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Professor Pieter Broucke hit a lot of dead ends before zeroing in on the painter of the museum's prized Judith with the Head of Holofernes.

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Middlebury Scholar Unravels an Art-Historical Detective Story

May 4, 2016

MIDDLEBURY, Vt. -- Hanging in the Middlebury College Museum of Art, Judith with the Head of Holofernes depicts a story popular among Renaissance painters: The young widow of Judea enters the tent of an invading Assyrian general bent on conquering and destroying her home. She wins his trust, he admires her beauty, and she, in time, takes his head.

There’s another story lurking behind the lush 16th-century oil painting at the museum — one that deals not with mythology, but with the mysteries of art, acquisition, and attribution. Decades after the College acquired this painting, armed with an image on an iPad and a sense of infectious curiosity, Professor of History of Art and Architecture and Director of the Arts Pieter Broucke set out to unravel that tale.

That story — an “art-historical detective” tale — was the topic of Broucke’s April 29 lecture, the last in this year’s series of “Off the Wall” informal discussions on art. Broucke, noted the museum’s chief curator Emmie Donadio in her introduction, is “unstoppable when he has a goal in mind.”

Broucke’s goal: to find out the true origins of the painting Middlebury College acquired in 1968 from a Park Avenue dealer. At the time, the painting came with a straightforward attribution to Hans von Aachen (1552-1615) a German Mannerist painter.

And yet, as the years passed, scholars began to doubt that attribution. “It just didn’t work,” said Broucke. Teaching the painting in an introductory art history class, Broucke and his students began discussing some of the anomalies. Why was it that a painting supposedly crafted by a German Mannerist recalled elements popularized by Michelangelo? The color scheme recalled not Northern Europe, but rather the High Renaissance, and stylistic details just didn’t add up.

Broucke is quick to point out he does not specialize in Renaissance art. But he does travel widely. And so Broucke uploaded a picture of the painting to his iPad, and began asking questions of the experts he encountered in his travels. A consensus emerged: the painting was almost certainly not Northern European, but rather Northern Italian. Look in Parma, Bologna, Milan, he heard.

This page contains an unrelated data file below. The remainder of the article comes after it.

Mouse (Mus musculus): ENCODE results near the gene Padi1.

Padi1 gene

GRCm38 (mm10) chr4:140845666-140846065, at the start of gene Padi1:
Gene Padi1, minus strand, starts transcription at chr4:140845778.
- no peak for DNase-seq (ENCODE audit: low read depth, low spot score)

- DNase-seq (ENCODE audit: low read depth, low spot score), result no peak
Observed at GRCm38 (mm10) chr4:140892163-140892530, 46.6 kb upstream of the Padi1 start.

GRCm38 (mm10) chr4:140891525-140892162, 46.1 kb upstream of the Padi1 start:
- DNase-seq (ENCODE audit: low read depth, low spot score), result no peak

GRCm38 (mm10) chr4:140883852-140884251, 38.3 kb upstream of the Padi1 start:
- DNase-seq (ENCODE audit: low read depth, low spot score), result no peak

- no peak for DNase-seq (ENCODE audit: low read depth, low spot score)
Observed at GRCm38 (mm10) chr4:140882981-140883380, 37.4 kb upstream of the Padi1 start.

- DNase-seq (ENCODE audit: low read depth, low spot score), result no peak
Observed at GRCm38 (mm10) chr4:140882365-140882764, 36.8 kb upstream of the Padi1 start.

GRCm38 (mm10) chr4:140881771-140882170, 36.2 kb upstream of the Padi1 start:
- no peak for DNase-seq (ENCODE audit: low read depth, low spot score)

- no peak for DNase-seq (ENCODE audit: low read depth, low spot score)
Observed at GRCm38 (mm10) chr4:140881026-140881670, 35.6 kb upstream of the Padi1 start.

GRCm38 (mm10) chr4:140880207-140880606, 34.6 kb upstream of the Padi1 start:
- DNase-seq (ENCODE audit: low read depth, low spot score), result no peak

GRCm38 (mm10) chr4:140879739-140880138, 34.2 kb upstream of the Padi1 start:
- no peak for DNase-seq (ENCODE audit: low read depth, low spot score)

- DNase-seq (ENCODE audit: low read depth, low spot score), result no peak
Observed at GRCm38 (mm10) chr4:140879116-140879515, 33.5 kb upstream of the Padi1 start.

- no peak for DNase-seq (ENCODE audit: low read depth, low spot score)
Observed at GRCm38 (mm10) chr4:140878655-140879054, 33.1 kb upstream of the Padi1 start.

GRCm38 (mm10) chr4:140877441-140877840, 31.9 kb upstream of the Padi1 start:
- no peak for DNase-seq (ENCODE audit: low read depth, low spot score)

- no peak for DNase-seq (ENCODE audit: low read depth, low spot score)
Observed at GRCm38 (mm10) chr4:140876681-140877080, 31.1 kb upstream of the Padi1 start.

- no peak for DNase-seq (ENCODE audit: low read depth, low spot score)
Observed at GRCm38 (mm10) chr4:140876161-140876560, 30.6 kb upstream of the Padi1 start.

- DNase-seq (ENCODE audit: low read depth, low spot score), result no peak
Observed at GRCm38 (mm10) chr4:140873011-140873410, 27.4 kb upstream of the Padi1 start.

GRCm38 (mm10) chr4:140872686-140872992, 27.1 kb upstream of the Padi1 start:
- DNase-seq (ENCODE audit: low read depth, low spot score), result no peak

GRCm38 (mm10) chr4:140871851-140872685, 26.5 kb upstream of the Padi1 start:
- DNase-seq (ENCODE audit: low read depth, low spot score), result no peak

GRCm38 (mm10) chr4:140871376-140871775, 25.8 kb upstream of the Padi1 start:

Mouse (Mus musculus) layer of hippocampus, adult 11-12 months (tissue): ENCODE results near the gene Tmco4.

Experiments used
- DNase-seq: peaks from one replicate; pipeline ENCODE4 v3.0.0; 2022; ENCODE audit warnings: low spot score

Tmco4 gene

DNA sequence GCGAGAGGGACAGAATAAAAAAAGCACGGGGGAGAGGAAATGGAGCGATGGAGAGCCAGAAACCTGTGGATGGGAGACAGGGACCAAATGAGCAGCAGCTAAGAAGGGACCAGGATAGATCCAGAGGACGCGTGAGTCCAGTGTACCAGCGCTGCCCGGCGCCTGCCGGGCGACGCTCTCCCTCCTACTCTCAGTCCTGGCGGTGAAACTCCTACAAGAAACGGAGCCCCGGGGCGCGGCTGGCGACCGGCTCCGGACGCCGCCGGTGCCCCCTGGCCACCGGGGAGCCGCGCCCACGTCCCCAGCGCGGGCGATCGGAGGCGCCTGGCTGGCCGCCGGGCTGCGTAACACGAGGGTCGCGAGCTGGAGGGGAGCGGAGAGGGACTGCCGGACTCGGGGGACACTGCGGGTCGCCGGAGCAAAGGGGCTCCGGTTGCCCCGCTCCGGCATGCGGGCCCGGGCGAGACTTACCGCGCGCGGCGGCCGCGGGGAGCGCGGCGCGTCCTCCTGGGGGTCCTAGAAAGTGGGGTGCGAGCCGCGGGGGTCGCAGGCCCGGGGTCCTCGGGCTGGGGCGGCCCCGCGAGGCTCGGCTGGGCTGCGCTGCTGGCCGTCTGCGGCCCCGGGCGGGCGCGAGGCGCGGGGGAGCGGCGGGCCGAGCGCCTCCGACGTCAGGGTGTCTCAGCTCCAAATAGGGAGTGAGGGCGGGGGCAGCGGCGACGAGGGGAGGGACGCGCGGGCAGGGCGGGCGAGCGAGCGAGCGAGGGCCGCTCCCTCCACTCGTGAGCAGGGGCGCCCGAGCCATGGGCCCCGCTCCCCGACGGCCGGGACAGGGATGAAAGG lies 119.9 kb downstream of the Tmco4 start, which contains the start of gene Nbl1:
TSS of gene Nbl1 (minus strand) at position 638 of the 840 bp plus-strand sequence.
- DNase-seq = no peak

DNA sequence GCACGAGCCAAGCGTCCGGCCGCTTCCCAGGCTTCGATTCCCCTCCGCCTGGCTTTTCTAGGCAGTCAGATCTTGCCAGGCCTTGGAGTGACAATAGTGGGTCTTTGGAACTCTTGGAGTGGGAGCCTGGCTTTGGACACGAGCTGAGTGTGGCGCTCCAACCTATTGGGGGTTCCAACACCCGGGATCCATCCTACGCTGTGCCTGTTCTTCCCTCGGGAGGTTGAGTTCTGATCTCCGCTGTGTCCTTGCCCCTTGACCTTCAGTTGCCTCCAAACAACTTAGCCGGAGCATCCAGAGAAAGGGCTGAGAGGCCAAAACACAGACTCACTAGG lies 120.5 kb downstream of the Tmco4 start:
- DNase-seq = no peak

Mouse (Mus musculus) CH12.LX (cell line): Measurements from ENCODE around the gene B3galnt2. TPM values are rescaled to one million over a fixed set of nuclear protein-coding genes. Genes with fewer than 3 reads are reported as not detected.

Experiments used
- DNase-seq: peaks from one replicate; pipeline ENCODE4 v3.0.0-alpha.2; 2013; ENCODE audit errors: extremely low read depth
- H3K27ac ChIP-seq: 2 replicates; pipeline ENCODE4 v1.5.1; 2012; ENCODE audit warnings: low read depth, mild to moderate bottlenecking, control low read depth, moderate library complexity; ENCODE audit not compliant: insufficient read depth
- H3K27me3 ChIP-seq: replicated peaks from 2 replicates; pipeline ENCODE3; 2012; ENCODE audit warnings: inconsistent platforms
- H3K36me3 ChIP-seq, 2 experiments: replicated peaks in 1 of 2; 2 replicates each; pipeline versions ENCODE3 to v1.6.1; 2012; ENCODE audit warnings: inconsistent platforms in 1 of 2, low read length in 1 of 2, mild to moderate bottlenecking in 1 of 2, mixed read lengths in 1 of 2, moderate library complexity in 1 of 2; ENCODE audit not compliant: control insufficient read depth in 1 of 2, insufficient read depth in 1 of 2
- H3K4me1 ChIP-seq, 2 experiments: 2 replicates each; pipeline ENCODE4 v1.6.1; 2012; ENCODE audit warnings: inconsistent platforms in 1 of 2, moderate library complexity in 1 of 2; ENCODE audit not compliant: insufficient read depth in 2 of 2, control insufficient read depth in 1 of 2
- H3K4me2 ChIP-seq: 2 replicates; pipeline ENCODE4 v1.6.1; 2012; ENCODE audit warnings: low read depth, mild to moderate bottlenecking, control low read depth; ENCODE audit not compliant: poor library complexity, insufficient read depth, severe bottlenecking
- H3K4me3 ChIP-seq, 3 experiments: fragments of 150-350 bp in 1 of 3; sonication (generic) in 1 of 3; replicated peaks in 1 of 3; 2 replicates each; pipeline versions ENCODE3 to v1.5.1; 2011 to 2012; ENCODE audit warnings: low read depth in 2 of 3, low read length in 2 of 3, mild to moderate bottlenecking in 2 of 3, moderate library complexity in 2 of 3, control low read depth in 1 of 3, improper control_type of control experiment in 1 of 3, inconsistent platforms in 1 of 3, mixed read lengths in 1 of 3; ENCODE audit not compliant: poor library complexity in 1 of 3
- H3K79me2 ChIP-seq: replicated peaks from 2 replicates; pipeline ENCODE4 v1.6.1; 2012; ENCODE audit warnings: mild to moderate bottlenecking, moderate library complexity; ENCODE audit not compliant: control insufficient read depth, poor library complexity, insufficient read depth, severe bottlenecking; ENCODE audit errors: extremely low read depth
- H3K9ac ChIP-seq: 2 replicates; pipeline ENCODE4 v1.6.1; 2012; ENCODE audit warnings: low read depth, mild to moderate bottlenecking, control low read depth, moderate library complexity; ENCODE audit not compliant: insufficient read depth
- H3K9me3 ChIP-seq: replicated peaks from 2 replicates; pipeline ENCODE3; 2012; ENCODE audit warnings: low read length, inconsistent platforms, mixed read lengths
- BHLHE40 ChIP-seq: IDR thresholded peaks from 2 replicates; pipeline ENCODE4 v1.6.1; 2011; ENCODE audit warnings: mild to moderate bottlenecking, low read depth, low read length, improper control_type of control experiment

He found himself closer still when, in 2014, he spotted a painting at auction at Christie’s in New York that, while clearly not by the same maker of Middlebury’s Judith, recalled the same mood. He soon began investigating the School of Bologna, both a movement and a school founded by the Carracci brothers in 1582. Broucke began checking and crosschecking Middlebury’s Judith against the works of painters closely — and even remotely — associated with the school.

Nothing clicked.

“I felt I was close, but I just couldn’t bring the project home,” said Broucke.

That’s when, last year, Broucke ran into the noted Italian art dealer Fabrizio Moretti. Broucke whipped out his iPad, showed Moretti Middlebury’s painting, and received this clue in return: “Samacchini,” Moretti told him. “You have to look at Samacchini.”

Broucke jotted down the name phonetically; he didn’t know the artist. Samacchini was, it turned out, Orazio Samacchini (1532-1577), an Italian painter active in Rome (where he overlapped with Michelangelo), Parma, and his native city — Bologna. Suddenly the clues began to fall into place.

Broucke then applied what’s known as the Morellian Method, a process of systematic “diagnosis” that looks at the small, easily overlooked details of paintings to make or confirm attributions. In Samacchini’s work, painting after painting, Broucke found remarkably similar details to ones in Middlebury’s Judith. The painting likely dates to the early 1570s — the period just before Samacchini’s untimely death.